Clyde River lifts state of emergency

Most of the hamlet’s snow-clearing vehicles now fixed, says CAO

The Hamlet of Clyde River called a state of emergency on Feb. 10 to address the lack of working snow-clearing vehicles in the blizzard-stricken community. The hamlet recently found it had been running the vehicles with Jet A fuel rather than diesel, which contributed to the machines breaking down. (File photo)

By David Lochead

The Hamlet of Clyde River didn’t renew its state of emergency last week on Feb. 17 after it was able to get most of its snow-clearing vehicles to work, said chief administrative officer Jerry Natanine.

A technician came to Clyde River last week to fix the vehicles, which include three loaders and one bulldozer, Natanine said. He added that one loader is still not working and a part is needed.

Clyde River declared a state of emergency on Feb. 10 because more than a month of blizzards, combined with snow-clearing vehicles breaking down, left the hamlet with snow-blocked roads and houses. This prevented the hamlet from delivering essential services such as water delivery and sewage clearing in a timely manner.

The snow-clearing vehicles broke down because they were running on Jet A fuel instead of diesel fuel. Jet A has a higher sulphuric content that is damaging to the vehicles, Natanine added.

Clyde River has long been supplied with Jet A fuel rather than diesel, Natanine said. But hamlet officials thought they were being given diesel, because that’s how the Government of Nunavut, which supplies the fuel, described it in its billing, he said.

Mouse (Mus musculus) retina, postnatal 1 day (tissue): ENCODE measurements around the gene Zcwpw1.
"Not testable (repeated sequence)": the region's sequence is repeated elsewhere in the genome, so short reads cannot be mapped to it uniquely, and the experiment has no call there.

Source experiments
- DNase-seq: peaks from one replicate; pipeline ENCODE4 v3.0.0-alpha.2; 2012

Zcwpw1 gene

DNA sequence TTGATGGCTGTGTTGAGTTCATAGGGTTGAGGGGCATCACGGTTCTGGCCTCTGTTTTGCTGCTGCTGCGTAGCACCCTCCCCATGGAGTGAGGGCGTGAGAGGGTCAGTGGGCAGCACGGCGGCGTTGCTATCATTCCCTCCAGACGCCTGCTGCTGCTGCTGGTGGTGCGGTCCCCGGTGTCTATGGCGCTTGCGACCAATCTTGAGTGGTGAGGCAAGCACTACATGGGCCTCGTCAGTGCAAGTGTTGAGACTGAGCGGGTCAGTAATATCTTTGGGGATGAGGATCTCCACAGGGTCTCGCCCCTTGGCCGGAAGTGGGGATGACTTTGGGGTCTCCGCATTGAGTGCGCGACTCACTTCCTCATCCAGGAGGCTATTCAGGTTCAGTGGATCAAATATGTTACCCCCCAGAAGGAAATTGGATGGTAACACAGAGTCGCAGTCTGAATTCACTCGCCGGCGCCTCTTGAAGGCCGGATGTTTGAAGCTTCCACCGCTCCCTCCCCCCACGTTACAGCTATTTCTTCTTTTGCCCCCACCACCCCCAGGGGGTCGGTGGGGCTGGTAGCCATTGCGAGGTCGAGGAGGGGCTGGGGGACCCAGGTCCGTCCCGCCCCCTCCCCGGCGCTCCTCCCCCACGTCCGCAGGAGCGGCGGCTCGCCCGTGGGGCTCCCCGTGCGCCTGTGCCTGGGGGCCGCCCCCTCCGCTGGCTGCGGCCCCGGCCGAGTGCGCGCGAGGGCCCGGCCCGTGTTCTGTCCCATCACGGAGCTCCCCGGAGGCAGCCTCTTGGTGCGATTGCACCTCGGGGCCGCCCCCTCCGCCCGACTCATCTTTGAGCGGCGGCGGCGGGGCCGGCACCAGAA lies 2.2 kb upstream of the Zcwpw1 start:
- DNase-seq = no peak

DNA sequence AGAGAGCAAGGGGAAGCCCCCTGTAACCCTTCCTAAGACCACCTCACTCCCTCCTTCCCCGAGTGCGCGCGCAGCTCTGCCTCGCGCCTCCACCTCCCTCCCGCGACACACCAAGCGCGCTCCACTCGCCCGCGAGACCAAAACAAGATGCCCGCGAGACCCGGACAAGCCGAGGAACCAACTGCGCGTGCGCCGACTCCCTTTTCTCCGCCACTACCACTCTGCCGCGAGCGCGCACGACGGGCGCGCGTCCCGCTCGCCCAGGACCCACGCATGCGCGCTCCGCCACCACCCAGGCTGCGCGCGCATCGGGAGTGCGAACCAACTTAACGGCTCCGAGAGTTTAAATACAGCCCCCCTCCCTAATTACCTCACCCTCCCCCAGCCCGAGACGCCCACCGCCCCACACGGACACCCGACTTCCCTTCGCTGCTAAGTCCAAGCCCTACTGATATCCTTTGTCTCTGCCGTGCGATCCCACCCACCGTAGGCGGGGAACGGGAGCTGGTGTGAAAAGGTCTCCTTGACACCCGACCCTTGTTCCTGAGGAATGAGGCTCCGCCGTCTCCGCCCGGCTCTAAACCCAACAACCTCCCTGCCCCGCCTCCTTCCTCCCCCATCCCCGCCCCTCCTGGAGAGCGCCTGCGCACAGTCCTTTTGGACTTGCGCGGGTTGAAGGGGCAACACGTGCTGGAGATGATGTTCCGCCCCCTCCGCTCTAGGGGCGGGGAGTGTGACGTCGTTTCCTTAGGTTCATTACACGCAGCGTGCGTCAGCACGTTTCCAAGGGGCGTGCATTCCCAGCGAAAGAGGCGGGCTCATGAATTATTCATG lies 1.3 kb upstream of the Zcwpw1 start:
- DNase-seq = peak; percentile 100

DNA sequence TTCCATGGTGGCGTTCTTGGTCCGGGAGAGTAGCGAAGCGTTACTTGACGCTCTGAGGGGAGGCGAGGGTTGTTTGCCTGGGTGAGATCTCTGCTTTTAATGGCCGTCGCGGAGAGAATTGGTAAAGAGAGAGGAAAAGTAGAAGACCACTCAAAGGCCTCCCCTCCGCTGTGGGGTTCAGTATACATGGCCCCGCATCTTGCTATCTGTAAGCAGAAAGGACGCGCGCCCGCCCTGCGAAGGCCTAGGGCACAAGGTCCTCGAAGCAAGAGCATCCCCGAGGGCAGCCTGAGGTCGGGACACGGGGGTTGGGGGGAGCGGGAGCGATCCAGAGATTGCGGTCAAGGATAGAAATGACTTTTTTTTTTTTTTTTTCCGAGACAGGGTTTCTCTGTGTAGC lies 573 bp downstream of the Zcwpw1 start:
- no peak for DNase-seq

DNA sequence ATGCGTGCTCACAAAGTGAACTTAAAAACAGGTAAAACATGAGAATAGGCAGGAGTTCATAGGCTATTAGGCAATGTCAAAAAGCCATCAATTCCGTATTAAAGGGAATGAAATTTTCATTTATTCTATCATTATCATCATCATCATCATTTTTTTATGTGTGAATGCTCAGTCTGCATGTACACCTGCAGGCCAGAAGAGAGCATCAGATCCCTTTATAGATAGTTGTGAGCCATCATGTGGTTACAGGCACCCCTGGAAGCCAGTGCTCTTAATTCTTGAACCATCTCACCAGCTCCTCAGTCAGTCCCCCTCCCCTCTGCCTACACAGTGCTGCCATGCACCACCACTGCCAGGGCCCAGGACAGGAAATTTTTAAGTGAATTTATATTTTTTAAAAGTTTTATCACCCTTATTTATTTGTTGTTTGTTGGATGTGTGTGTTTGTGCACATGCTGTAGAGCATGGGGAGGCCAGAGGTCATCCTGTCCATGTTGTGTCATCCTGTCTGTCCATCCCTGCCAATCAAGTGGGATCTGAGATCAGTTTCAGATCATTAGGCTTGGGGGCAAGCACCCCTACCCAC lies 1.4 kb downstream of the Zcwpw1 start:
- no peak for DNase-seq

“So if you want to go buy fuel for your house, it would be Jet A, but on the bill it would say diesel fuel,” Natanine said.

The hamlet found it was running on Jet A fuel in an earlier visit from a technician a couple weeks ago, Natanine said. When the hamlet bought new snow-clearing equipment a couple years ago, it did so under the assumption the hamlet used diesel fuel, he said.

In the week after the state of emergency was called the hamlet was able to get barrels of diesel fuel from Nunavut Parks, Natanine said.

To add to Clyde River’s diesel supply, Baffinland Iron Mines Corp. has volunteered to give just under 40 barrels of diesel to the hamlet, Natanine said.

Another blizzard has stalled snow clearing over the last couple days, but the weather has cleared so operations can start again, he said.

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(2) Comments:

  1. Posted by Wake up call on

    Let’s hope this is a wake-up call for some of the younger generations to go to school to become mechanics and go back to their communities to contribute their knowledge and encourage others to follow their path. Nunavut need to stop relying on southerners to fly up and fix stuff. Expensive and timely.

  2. Posted by Name withheld on

    As baffinland will be there for many years, it would be great for younsgter to learn at baffinland to become a mechanic, they are willing to teach inuit anything, I’ve worked there before and its a great place to work, ive worked my ass off at agnico eagle, i never went anywhere, saw french people get red carpet treatment even tho I was was the company longer, but yes baffinland is willing to teach inuit and move up the ladder,


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